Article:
Hurricane Zeta will trek northward across the southeastern United States over the next several days, and is expected to bring several inches of rain to Scott County and the northern Cumberland Plateau in the process.
Rain chances will begin to increase locally on Wednesday, with the heaviest rains moving in Wednesday night into early Thursday. One leading weather model projects about 3.5 inches of rainfall for the northern Cumberland Plateau before rain showers begin to taper off Thursday afternoon. The exact amount of precipitation that will occur will depend on the exact placement of the storm’s remnants, and an earlier version of the same model projected nearly five inches of rain between Wednesday afternoon and late in the day on Thursday.
The National Weather Service is currently forecasting a 100% chance of rain in Oneida and Scott County Wednesday afternoon, with a 90% chance of rain Wednesday night and Thursday, tapering off to 40% Thursday night.
In a forecast discussion posted Tuesday afternoon by the NWS’s Morristown weather forecast office, meteorologists said that rain totals would likely be around 2.5 inches to 3 inches for the Cumberland Plateau region.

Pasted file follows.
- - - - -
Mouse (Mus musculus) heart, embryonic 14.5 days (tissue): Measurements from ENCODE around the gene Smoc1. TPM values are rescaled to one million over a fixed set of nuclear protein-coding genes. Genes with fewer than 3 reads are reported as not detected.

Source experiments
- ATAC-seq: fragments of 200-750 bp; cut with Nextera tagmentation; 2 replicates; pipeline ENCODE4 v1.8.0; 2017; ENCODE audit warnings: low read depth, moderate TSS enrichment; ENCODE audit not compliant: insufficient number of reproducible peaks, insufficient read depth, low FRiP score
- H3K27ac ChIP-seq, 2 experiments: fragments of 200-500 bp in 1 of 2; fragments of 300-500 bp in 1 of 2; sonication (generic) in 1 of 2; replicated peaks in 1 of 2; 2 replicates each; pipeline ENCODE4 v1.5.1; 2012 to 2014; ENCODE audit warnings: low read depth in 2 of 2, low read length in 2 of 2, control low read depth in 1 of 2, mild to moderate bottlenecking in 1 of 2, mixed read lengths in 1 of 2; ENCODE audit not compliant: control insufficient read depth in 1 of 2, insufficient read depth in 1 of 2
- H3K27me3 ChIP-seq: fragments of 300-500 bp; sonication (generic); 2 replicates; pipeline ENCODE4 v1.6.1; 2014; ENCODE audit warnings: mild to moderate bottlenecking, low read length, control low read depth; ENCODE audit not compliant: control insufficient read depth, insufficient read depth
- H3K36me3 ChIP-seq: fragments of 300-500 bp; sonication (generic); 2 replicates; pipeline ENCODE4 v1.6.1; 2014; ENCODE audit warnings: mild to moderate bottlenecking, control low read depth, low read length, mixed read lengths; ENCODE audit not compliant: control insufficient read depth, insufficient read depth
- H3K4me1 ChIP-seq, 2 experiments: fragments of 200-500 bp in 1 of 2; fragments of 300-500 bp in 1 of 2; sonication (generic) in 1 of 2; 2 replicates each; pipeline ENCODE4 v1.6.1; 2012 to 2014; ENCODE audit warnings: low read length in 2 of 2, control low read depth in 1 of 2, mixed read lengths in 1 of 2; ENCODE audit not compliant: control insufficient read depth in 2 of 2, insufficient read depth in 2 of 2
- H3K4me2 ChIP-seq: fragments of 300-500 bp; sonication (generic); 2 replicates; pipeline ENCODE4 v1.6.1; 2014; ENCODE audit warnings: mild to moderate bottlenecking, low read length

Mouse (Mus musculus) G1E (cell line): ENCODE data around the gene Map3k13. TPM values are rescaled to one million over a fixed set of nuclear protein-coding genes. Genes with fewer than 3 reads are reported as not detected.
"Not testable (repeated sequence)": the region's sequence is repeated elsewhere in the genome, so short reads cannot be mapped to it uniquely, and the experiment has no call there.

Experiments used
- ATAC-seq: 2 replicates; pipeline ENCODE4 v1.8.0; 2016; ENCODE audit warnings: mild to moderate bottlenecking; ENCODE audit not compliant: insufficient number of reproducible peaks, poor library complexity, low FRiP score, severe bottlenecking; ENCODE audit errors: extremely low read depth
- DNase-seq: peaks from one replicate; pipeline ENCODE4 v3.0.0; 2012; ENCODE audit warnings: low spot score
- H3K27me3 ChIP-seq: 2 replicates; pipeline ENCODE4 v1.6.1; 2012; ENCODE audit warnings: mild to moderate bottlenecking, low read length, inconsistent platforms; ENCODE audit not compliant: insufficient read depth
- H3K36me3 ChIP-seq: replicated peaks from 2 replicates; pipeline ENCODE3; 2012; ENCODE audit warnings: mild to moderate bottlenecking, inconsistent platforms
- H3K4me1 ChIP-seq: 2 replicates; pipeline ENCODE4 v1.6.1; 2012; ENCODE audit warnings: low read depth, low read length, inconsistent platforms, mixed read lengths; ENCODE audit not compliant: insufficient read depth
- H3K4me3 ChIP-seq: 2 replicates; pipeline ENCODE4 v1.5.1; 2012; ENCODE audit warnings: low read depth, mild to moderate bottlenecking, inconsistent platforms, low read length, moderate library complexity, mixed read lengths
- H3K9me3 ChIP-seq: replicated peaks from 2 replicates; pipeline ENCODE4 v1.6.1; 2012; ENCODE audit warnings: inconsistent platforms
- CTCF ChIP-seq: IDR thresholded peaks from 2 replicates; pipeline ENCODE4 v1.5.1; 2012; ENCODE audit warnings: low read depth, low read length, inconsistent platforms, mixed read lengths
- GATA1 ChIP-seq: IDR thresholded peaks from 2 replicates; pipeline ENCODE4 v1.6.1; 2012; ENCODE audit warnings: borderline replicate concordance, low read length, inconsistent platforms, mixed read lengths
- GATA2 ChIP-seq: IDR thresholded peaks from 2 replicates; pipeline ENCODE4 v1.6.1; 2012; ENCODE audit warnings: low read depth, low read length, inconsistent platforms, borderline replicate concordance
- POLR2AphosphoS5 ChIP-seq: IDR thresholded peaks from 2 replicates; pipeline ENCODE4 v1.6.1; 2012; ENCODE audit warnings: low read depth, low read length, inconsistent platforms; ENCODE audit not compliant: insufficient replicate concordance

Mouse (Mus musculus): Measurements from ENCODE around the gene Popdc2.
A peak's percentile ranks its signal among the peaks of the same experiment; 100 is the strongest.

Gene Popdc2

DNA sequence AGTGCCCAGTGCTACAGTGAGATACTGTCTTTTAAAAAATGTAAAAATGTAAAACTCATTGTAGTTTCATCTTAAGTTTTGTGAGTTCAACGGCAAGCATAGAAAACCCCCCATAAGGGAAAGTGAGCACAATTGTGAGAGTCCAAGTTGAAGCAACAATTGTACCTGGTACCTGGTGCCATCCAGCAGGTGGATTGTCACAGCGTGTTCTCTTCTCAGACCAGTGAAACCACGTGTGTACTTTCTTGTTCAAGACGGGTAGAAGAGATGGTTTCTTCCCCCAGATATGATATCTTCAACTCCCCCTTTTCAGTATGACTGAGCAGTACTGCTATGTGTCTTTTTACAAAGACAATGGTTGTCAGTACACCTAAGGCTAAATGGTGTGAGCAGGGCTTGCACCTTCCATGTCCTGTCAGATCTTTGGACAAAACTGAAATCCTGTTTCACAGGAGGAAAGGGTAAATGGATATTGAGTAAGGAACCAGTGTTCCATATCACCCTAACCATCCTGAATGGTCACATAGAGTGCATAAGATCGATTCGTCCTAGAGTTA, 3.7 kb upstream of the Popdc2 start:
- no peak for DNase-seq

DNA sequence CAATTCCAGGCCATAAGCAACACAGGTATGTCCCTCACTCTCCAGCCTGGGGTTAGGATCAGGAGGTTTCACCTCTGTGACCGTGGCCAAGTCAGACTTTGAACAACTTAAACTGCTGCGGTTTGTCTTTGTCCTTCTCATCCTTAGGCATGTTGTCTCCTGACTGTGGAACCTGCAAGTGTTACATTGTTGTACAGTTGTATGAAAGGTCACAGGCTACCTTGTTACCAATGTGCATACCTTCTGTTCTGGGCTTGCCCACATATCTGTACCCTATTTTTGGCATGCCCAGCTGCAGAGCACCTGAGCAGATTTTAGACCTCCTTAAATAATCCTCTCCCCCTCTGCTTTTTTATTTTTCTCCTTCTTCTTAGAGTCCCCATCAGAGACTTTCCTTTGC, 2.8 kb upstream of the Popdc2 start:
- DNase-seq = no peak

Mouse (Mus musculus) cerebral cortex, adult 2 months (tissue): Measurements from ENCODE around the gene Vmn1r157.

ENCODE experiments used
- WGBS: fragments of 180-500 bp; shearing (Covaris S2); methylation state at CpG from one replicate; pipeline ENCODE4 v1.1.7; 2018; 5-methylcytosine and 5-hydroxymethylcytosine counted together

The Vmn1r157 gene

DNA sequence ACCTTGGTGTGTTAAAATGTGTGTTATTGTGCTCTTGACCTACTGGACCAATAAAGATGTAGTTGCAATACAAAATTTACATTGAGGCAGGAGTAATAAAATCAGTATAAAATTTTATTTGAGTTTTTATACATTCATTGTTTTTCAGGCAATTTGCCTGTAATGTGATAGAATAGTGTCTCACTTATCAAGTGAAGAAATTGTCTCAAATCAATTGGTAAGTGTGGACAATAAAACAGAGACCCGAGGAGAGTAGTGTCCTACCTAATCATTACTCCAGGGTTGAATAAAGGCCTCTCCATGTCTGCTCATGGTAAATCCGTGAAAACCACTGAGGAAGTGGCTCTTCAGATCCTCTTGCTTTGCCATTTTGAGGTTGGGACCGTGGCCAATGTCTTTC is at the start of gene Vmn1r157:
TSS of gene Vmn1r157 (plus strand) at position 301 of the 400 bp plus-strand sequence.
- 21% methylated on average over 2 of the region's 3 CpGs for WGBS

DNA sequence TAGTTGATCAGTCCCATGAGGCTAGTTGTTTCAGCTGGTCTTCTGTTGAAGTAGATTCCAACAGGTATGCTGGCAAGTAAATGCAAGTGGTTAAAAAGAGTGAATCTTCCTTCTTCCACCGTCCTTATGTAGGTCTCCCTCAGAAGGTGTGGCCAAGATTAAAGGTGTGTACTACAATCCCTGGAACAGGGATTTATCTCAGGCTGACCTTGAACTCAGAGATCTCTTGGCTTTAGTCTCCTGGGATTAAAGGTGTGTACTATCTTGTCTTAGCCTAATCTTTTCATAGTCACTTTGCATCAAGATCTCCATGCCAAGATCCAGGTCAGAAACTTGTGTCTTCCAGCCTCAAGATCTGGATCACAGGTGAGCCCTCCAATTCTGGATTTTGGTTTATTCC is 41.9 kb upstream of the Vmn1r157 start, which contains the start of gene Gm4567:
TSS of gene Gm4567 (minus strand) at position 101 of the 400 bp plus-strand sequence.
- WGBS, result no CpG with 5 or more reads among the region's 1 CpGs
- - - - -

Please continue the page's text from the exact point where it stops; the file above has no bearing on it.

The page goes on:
To the west, the NWS’s Nashville weather forecast office posted a Hydrologic Outlook for Fentress County and the rest of Middle Tennessee, saying some areas could see more than three inches of rain before the heavy rain moves out of the region on Thursday.
Hurricane Zeta was still located far to the south of the U.S. Gulf Coast on Tuesday evening, located just north of the Yucatan Peninsula with maximum sustained winds of 65 mph. The storm is expected to trek quickly across the Gulf of Mexico, making landfall Wednesday afternoon along the Louisiana coast before curving northeast through parts of Alabama and Georgia. Its current track takes the storm’s remnants along the Smoky Mountains as a tropical depression during the day on Thursday.
The good news, for Scott County and the northern Cumberland Plateau, is that the current track will leave this region on the northwest side of the remnant tropical depression. That would mean lesser wind gusts than were previously expected, which would mean some of the fall foliage that has just reached its peak might survive the storm. However, the forecast still calls for wind gusts up to 20 mph Thursday night.